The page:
We take local waste and windfall timber and process it into logs of different shapes and sizes and sell it back to the local community for domestic heating. It is a simple business model that has very few stages or transfers of ownership in the process. Generally the timber is tipped in the drop zone on the yard, processed, seasoned and then when under 20% moisture content, delivered to the end-user by me in my van. The logs are supplied in barrow bags which are a clearly defined unit of sale, tagged with the species, post code of where they came from and the moisture content. Prices are fixed and clearly shown on the website. I have a small machine that lifts them into the van and gravity is on my side coming out. Using a sack truck I am able to position them exactly where the customer wants them, more often than not stacking them neatly in their store, or leaving them in the weather proof bags. Traditionally firewood is delivered in a ‘dumpy’ bag that is left on your drive and will need to be wheel-barrowed away before you can park your car on a wet and windy autumn evening! Customers receive an invoice giving all my details and that of the firewood. Generally payment is made by bank transfer giving full traceability of the transaction. One of my customers has received eight deliveries now but I have never met or spoken to her: an order is sent by message over the internet, the delivery is made, invoice sent and settled electronically.


I talk to as many firewood merchants as I can to give me a greater understanding of the industry and what my place in it could be. One chap told me how he used to employ three people, operate two processors but found that he could not complete with farmers’ sons. So he took himself off to Latvia where he contracted with a group of farmers to supply him with a container of clear felled, kiln-dried firewood each week. The environmental costs of clear felling, kiln drying and trucking across Europe horrifies me, so I set out to meet up with farmers’ sons and sure enough I came across a local chap in my same SY10 post code who worked on his father’s and uncle’s 1000 acre farm, doing a standard 60 hour week for £50 and board and lodgings. He is 21 and has been selling firewood for ten years, buying his first chain saw at the age of 13. He is not only customer-focused but listens. He comes in a £140k tractor, towing a trailer that has been loaded with a telehandler, equipment that I cannot dream of affording, but is financed by the farm and hired by him on a daily rate to process and deliver the timber. He enables me to meet an increasing demand as I struggle to source and season enough firewood to meet my growing demand.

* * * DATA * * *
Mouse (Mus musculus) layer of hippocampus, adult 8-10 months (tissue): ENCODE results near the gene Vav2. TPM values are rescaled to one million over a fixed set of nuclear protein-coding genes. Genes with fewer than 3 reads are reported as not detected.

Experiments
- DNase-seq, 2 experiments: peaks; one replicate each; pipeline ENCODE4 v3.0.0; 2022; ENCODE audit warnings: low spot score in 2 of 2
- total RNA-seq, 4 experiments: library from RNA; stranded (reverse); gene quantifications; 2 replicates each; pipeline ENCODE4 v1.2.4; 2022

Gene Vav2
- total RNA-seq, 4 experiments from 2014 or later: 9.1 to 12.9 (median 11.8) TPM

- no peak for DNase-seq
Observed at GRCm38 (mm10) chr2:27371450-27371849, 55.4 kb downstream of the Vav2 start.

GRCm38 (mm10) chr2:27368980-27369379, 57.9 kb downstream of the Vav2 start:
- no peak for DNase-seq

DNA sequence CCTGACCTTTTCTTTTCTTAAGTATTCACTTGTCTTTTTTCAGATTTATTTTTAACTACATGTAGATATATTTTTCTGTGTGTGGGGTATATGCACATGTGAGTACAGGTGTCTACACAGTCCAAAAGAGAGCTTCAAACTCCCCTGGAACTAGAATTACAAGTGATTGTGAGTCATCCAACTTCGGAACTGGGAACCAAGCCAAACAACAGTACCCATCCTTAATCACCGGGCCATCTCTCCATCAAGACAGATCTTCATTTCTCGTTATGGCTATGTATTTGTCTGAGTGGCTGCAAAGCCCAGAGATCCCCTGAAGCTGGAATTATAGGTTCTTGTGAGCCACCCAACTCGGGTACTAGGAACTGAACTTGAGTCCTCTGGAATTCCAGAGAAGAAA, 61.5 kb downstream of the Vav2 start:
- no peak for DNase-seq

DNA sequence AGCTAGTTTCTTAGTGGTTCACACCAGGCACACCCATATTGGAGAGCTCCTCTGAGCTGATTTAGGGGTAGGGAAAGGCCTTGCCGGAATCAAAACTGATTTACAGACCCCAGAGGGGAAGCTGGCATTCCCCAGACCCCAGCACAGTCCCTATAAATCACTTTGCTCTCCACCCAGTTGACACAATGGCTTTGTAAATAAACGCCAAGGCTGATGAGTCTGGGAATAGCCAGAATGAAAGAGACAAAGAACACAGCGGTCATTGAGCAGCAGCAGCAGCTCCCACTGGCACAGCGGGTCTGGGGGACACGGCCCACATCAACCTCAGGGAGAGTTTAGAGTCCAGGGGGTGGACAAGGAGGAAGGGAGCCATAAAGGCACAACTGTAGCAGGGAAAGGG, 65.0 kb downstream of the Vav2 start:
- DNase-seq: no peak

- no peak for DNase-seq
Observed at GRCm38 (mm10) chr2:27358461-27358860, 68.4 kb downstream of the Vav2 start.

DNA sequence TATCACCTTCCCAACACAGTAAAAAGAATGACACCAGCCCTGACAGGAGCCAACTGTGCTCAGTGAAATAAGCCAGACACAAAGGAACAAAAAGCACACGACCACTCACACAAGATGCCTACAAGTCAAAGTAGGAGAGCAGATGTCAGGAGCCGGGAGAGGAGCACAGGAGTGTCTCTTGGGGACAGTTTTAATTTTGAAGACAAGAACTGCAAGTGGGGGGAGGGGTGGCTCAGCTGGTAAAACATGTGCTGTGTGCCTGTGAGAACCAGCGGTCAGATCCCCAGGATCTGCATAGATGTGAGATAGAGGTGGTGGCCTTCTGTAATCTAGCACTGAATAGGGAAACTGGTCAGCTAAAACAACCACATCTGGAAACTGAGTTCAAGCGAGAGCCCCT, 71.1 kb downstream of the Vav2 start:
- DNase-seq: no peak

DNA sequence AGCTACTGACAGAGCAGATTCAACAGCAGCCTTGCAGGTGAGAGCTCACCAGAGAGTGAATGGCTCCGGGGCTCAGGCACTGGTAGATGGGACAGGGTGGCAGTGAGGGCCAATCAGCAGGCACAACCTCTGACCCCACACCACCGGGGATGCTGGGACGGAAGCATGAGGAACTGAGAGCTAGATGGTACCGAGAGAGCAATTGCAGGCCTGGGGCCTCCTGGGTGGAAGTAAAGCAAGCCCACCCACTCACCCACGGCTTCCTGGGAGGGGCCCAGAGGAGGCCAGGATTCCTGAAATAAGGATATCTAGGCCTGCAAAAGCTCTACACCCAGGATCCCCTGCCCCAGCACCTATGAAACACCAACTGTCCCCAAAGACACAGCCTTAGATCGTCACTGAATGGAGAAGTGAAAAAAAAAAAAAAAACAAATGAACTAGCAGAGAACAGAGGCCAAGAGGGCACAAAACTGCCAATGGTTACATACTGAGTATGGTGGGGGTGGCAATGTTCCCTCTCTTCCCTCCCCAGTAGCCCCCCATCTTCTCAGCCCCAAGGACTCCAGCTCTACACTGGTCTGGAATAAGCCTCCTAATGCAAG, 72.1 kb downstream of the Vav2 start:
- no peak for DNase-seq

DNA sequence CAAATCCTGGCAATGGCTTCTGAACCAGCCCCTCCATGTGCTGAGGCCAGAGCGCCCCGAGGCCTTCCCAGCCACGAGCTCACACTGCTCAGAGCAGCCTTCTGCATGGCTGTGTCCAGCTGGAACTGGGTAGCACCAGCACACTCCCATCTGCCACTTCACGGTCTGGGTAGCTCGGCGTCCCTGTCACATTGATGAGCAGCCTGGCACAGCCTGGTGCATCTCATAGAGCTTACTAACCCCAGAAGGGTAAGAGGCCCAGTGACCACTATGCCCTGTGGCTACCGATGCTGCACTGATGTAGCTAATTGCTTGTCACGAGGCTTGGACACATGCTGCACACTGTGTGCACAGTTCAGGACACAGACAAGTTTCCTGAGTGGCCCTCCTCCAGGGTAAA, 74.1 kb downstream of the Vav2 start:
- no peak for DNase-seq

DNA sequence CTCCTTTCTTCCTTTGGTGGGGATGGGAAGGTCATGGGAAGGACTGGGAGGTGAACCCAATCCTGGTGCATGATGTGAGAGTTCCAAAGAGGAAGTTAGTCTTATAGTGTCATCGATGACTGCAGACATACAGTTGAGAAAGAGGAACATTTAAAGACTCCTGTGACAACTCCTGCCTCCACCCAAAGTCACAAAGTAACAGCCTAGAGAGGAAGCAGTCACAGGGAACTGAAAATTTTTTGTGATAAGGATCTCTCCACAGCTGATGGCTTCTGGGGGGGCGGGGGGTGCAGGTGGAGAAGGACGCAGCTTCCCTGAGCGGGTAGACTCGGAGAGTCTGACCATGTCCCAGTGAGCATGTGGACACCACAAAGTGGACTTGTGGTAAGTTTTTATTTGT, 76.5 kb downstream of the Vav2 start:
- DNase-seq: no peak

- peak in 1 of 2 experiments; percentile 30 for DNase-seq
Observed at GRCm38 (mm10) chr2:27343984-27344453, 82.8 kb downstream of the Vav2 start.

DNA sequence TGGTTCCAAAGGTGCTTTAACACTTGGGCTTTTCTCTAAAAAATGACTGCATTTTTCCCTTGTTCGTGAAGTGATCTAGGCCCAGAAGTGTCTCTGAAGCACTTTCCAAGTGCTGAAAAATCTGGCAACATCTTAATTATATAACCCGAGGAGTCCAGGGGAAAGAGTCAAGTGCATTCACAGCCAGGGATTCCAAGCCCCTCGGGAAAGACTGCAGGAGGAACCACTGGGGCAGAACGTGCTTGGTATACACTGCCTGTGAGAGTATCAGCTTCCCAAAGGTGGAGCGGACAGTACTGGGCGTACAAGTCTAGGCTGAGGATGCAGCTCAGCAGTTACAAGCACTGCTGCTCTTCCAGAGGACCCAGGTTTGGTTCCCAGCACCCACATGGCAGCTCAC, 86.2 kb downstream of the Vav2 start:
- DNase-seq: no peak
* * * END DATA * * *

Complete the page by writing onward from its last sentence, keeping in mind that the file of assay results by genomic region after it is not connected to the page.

We live a mile up a steep hill and whilst this gives us glorious views and our own micro climate it brings its own challenges, especially in the winter time. To reduce the need to haul heavy green timber up the hill I managed to lease a cluster of barns and a yard a mile down the road, on the valley floor, keeping tractors and trailers on the valley road rather than in the lanes. One of the barns is across the river, accessed by a weak bridge where the children play pooh sticks and where we have developed a campsite on a bend in the river, enabling a work-life balance that was illusive to me in the corporate world.


What Tools Do We Use

While I was still working in the corporate world I was admiring an axe in a garden centre when my wife offered buy it for me if I gave up my day job and set up the firewood business that I had been talking so much about. It was a Friskrs X27 splitting axe and it does what it says on the label with grace and precision. If I said that you only need to shake it at a log and it would fall apart that would only be a minor exaggeration! I have a number of other sizes of axe from the same company; they require no fuel, other than the standard five a day, make no noise and provide a clean cut with no burr.